My favorite commentary series is by Charles R. Erdman. He has a little commentary on every NT book, I believe, and some OT books. They range from good, solid works to wonderful works. His commentary on Matthew is one of my very favorites. These little books are available in paperback, used, for a dollar or two apiece.
The commentary portions of William Barclay's series on the NT are a shade too scholarly and dry for my taste, but a lot of people like them. The introductions, however, are excellent. I especially recommend the introductions to the Gospel of John and I Corinthians. This series is also available in paperback, used for a dollar or two apiece (thanks to Dave Hunter for introductions to Erdman and Barclay). In 2018 I read The Mind of Jesus
and Jesus As They Saw Him
, and both of those are excellent and approachable.
Another scholar I like a lot from the little I've read is A. M. Hunter. Zane C. Hodges has a fairly new book on James that I enjoyed and that my Greek teacher says is the only commentary that correctly interprets several critical passages. In 2019 I'm reading The General Epistle of St James
, by E. H. Plumptre, and I think it's excellent
, but it may be that it gets too much into the weeds of the Greek for your taste.
My favorite commentary on the Trinity is "The Mind of the Maker" by Dorothy Sayers. This one has very little scripture in the text, but it's the most lucid and convincing explanation of the Trinity I've read. The Cokesbury catalog occasionally has this and other works by Sayers. Her liturgical plays are also excellent, although they are on the very outer edge of what I'd call commentary (thanks to Terri L. for an introduction to the plays).
A general companion to the OT – not really a commentary but more like a reader's guide – is "The Kingdom of God"
by John Bright. Its big brother "The History of Israel" by the same author might be even better if you really
want to dig into the OT. These books guide you through the major OT themes by focusing on the history of the
people of Israel. There are lots of scripture references, although not actual chunks of scripture.
And finally, every good Methodist should go to Google and type in "Wesley's Notes on the Bible" and choose one of
the sites to bookmark. Or you could go to e-Sword
and download the
software, whatever Bible translations appeal to you, and John Wesley's complete notes, all free (thanks to Les B.
for the information on e-Sword). This is pretty cool, because when you click on a verse, Wesley's comment on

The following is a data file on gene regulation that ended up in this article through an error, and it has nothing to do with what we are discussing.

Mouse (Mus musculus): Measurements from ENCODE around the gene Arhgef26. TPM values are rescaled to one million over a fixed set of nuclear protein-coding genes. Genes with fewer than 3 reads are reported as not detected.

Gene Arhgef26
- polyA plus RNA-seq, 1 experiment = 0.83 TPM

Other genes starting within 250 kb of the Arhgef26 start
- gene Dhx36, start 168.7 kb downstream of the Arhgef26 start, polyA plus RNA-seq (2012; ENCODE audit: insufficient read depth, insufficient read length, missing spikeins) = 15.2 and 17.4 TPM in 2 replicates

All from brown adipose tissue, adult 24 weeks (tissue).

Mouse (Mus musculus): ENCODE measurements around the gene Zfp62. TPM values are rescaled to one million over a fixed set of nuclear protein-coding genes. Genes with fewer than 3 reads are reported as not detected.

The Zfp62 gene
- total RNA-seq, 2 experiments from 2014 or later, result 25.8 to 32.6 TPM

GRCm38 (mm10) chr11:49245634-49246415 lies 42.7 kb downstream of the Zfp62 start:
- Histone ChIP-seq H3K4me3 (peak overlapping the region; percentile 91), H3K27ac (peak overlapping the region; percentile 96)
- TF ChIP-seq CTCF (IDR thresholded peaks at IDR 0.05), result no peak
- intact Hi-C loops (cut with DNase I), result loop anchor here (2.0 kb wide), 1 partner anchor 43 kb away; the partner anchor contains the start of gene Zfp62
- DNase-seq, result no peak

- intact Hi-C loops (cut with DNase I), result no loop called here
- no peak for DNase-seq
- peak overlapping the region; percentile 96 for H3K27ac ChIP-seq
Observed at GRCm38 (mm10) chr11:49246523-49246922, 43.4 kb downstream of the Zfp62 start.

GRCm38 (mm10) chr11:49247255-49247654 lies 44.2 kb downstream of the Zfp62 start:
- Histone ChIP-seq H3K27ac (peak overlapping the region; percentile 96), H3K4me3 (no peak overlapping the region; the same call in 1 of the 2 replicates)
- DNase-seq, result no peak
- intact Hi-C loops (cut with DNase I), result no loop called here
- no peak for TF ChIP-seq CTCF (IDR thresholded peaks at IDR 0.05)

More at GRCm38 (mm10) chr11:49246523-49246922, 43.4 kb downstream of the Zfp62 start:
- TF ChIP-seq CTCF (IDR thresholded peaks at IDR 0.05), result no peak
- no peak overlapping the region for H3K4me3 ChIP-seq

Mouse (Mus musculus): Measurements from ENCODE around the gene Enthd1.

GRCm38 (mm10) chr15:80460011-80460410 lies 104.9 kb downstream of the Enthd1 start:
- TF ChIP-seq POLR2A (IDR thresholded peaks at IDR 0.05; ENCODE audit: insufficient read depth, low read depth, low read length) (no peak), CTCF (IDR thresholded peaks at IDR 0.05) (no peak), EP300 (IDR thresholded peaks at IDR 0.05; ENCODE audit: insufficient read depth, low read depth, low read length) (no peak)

that verse comes up in another window right beside the scripture you are reading.
I recommend against
the Pelican Gospel Commentaries by J.C. Fenton, D.E. Nineham, G.B.Caird, and John Marsh. At more than 400 pages apiece, they are tiresome. I also feel that in some places the scholarship isn't up to snuff, as when one of the authors (I forget which) suggests that the phylactories might have been intended to ward off demons. Really? Deuteronomy 6 says pretty clearly that they are intended to keep God's commandments in memory at all times.
Commentaries will teach you a lot, but you have to read scripture for the commentaries to have any value at all. Go to the bookstore and browse Bibles until you find one that you like reading. If you aren't reading a modern translation, you probably aren't understanding what the text says, for two reasons:
- Hebrew and Greek are dead languages, but American English changes rapidly. You certainly need something translated or at least updated in the past 25 years if you are going to read one Bible exclusively.
- Paraphrases like The Message or The Living Bible have a tendency to do a lot of explaining as part of the text, so that you are not actually reading the scriptural text. You need a translation, not a paraphrase, if you are going to read one Bible exclusively.
In conclusion, I will say it again: the most important thing is to get and read a good, modern translation.
Copyright 2007, 2010, 2019 by Regina L. Hunter
Opinions expressed on this page are solely those of the
author, Regina Hunter, and may or may not be shared by the sponsors or the
Bible-study participants. Thanks to the
Holy Spirit for any useful ideas presented here, and thanks to all the readers
for their support and enthusiasm. All
errors are, of course, the sole responsibility of the author.